WolfWalkers Review Movie
Animation studio based in Kilkenny. Cartoon Saloon doesn't have the budget of Pixar or the legacy of Disney or the fame of Ghibli. However, it certainly deserves the best of everything. The Secret Of Kells, Song of the Sea The Secret Of Kells, Song Of The Sea, The Breadwinner and now WolfWalkers The four are four: an amazing and uninterrupted run of awe-inspiring beautifully crafted, fablistic and stunningly animated stories, full of visual flair thrilling intrigue, and thematic savvy.
The film has been directed by Studio's co-founder Tomm Moore, who has declared WolfWalkers the third installment of an unfinished Celtic trilogy. As with the greatest of Hayao Miyazaki's films, Moore is fascinated by nature, its relationship to humankind, and the way that the ancient folklore can help us understand that connection. In the same way that Song Of The Sea dealt in Selkies and Secret Of the Kells in fairy tales, the main premise in this book is as follows mysterious forest dwellers who transform into wolves and get secluded in a magical clearing, granting them amazing healing powers.
If you don't shed tears over the pain and beauty, you may get emotional by the beauty.
The plot is straightforward: a young girl (voiced by Honor Kneafsey) befriends a WolfWalker who accidentally is transformed into one, and they must protect their home from humans. For younger viewers, it'll work just fine, thanks. There's also a fascinating layer of historical and political background, based upon the work that was done in The Breadwinner, the studio's Afghanistan-set final film. The use of an audience of English as the villains during the violent and bloody Irish conflict, gives an extra significance.
There are a lot of learnings from human impact on the environment that can be learned (despite its happy conclusion the fact that there are no any wolves left in Ireland). The film cleverly connects this destructive force with toxic colonial power. Simon McBurney does some delicious voice acting as the evil Oliver Cromwell, sneering with joyous genocidal pride that the wild land "must be controlled". The other side of the coin is Sean Bean's charming big of a Yorkshire father who is torn between obligations to the state and loyalty toward his children, his heart strings that aren't as often pulled as they are being pulled. While the story occasionally follows an established pattern (there are some hints like Pixar's Brave) however, it is never unable to stir genuine emotion out of it.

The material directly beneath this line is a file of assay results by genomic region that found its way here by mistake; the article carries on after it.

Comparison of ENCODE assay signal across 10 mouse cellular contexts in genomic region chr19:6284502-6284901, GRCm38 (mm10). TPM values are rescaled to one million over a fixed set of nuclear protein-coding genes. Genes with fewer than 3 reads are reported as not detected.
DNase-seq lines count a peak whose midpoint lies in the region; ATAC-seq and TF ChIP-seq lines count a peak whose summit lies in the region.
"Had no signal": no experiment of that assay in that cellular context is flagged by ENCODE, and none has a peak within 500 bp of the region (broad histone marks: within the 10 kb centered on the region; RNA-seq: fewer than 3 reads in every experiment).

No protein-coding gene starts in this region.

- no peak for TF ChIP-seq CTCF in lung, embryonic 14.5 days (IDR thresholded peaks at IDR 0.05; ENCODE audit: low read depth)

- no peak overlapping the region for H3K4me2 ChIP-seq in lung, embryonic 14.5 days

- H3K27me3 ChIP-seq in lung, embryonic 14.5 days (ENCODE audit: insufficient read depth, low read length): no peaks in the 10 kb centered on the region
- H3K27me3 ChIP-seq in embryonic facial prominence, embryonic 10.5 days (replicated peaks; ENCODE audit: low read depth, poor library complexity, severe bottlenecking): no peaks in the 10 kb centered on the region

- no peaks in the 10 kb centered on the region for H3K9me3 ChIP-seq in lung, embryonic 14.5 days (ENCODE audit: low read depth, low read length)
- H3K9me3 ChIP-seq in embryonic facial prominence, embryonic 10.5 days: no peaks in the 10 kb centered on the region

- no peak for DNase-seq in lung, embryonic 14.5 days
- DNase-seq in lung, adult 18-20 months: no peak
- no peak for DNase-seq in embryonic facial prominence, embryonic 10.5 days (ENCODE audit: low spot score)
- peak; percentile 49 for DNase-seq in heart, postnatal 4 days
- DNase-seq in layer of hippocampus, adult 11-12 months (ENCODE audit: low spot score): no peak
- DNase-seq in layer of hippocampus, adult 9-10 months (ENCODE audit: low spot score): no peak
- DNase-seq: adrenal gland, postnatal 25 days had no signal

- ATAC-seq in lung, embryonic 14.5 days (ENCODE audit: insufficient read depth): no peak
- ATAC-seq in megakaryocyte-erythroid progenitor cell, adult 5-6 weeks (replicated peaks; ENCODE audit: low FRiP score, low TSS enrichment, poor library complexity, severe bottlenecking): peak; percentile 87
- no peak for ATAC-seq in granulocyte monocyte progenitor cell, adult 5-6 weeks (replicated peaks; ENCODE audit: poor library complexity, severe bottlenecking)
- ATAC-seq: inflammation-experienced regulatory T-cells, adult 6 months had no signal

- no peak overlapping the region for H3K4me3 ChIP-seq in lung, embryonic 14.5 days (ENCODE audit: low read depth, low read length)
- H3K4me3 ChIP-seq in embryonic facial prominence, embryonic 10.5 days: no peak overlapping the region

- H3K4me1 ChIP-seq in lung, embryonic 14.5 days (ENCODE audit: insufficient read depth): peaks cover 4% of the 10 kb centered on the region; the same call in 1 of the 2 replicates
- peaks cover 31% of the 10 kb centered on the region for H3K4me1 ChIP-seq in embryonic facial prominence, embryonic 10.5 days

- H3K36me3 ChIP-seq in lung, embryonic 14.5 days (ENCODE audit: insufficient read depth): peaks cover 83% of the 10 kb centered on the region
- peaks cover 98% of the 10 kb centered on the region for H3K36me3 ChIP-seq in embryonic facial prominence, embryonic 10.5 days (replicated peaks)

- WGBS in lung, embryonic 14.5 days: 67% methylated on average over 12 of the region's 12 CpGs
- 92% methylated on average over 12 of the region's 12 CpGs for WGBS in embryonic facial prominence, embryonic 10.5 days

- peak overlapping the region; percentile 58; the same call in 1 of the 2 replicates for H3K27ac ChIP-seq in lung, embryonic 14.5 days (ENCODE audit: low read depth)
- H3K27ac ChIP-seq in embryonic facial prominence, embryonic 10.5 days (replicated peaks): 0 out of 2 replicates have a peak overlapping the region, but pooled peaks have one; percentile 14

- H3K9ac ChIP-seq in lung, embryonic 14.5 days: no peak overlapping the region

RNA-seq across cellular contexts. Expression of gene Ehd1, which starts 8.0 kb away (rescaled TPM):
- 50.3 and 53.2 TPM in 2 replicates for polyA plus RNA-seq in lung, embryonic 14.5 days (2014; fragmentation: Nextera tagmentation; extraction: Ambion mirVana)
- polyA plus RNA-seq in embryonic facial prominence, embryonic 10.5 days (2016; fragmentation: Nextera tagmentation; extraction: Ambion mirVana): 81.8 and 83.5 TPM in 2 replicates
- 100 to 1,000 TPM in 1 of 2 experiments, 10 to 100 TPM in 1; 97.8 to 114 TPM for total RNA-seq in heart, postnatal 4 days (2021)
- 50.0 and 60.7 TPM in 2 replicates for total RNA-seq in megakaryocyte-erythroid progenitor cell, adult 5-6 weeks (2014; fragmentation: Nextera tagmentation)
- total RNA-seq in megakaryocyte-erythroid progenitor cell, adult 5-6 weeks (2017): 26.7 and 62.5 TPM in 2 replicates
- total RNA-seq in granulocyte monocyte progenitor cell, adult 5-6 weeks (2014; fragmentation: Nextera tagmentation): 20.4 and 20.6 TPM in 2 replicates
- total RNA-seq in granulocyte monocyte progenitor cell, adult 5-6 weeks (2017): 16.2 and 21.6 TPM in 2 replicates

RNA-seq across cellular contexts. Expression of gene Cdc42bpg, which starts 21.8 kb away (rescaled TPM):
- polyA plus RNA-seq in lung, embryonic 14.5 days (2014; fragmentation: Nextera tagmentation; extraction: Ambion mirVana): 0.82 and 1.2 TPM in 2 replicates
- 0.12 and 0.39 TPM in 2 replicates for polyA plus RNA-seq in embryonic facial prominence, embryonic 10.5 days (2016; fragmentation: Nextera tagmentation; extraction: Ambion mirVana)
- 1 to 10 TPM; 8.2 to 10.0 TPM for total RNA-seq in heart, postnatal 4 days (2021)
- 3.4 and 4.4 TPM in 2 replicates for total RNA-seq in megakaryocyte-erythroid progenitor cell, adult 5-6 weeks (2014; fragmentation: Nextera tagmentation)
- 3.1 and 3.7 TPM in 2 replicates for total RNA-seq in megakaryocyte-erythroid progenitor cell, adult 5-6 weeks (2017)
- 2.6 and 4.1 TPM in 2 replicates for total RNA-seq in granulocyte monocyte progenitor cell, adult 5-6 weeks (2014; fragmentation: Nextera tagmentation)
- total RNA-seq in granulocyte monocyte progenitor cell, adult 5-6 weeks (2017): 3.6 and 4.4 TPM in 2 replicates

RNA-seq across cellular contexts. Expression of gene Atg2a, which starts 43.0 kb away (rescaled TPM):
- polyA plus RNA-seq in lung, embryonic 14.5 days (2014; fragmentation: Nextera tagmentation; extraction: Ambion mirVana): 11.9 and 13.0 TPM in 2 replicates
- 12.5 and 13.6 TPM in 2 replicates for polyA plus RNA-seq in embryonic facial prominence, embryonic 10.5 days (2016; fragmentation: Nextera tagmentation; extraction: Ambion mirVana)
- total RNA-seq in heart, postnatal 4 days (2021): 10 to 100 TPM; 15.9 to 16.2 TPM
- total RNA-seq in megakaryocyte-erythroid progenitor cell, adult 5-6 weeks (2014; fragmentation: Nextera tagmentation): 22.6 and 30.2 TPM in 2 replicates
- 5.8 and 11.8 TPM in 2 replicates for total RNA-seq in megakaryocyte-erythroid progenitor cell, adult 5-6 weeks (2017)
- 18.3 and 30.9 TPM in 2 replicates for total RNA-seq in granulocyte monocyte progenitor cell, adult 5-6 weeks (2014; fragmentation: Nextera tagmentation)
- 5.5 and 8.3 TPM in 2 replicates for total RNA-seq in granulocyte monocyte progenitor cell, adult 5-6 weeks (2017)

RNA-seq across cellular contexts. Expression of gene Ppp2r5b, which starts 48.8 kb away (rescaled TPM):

If you don't shed a tear over the tragedy it is possible to be overwhelmed by the stunning beauty. CGI appears to be a crude and uninspiring tool, juxtaposed with the stunningly rich, hand-drawn artwork that unfolds before your eyes The characters move gracefully and fluidly, while blending with the stunning illustrations of the backdrops and there's an artistic style to the forests and the surrounding area and it's not a tinny on new ideas, as well (during the scenes viewed from the perspective of a wolf the woodblock style of old is replaced with a stunningly minimalist approach to charcoal, which is reminiscent of The Tale Of Princess Kaguya by Ghibli. The Tale Of Princess Kaguya). In terms of visuals alone it's an absolute masterpiece. the animation created by these animators is simply amazing.